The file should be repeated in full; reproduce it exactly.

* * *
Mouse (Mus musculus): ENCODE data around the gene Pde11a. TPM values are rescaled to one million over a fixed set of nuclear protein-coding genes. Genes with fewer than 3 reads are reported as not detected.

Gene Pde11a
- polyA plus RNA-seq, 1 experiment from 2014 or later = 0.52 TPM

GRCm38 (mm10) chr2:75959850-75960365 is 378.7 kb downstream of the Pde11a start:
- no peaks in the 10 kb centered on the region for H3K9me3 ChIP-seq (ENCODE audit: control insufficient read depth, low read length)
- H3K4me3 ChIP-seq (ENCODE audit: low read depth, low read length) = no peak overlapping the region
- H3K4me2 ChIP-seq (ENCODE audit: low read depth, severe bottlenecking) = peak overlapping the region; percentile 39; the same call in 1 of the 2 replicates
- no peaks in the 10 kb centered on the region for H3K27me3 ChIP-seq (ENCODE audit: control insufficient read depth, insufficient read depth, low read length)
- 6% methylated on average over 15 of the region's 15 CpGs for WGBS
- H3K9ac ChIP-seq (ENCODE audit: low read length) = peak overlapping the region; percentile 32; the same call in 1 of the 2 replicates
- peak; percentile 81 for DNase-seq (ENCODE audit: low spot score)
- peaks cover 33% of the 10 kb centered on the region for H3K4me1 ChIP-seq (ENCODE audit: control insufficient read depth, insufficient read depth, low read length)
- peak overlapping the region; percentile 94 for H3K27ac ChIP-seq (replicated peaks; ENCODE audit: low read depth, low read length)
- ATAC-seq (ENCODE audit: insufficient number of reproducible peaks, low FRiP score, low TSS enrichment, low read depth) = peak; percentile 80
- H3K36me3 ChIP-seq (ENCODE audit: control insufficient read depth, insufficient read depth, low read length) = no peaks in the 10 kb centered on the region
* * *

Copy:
Mouse (Mus musculus): ENCODE data around the gene Pde11a. TPM values are rescaled to one million over a fixed set of nuclear protein-coding genes. Genes with fewer than 3 reads are reported as not detected.

Gene Pde11a
- polyA plus RNA-seq, 1 experiment from 2014 or later = 0.52 TPM

GRCm38 (mm10) chr2:75959850-75960365 is 378.7 kb downstream of the Pde11a start:
- no peaks in the 10 kb centered on the region for H3K9me3 ChIP-seq (ENCODE audit: control insufficient read depth, low read length)
- H3K4me3 ChIP-seq (ENCODE audit: low read depth, low read length) = no peak overlapping the region
- H3K4me2 ChIP-seq (ENCODE audit: low read depth, severe bottlenecking) = peak overlapping the region; percentile 39; the same call in 1 of the 2 replicates
- no peaks in the 10 kb centered on the region for H3K27me3 ChIP-seq (ENCODE audit: control insufficient read depth, insufficient read depth, low read length)
- 6% methylated on average over 15 of the region's 15 CpGs for WGBS
- H3K9ac ChIP-seq (ENCODE audit: low read length) = peak overlapping the region; percentile 32; the same call in 1 of the 2 replicates
- peak; percentile 81 for DNase-seq (ENCODE audit: low spot score)
- peaks cover 33% of the 10 kb centered on the region for H3K4me1 ChIP-seq (ENCODE audit: control insufficient read depth, insufficient read depth, low read length)
- peak overlapping the region; percentile 94 for H3K27ac ChIP-seq (replicated peaks; ENCODE audit: low read depth, low read length)
- ATAC-seq (ENCODE audit: insufficient number of reproducible peaks, low FRiP score, low TSS enrichment, low read depth) = peak; percentile 80
- H3K36me3 ChIP-seq (ENCODE audit: control insufficient read depth, insufficient read depth, low read length) = no peaks in the 10 kb centered on the region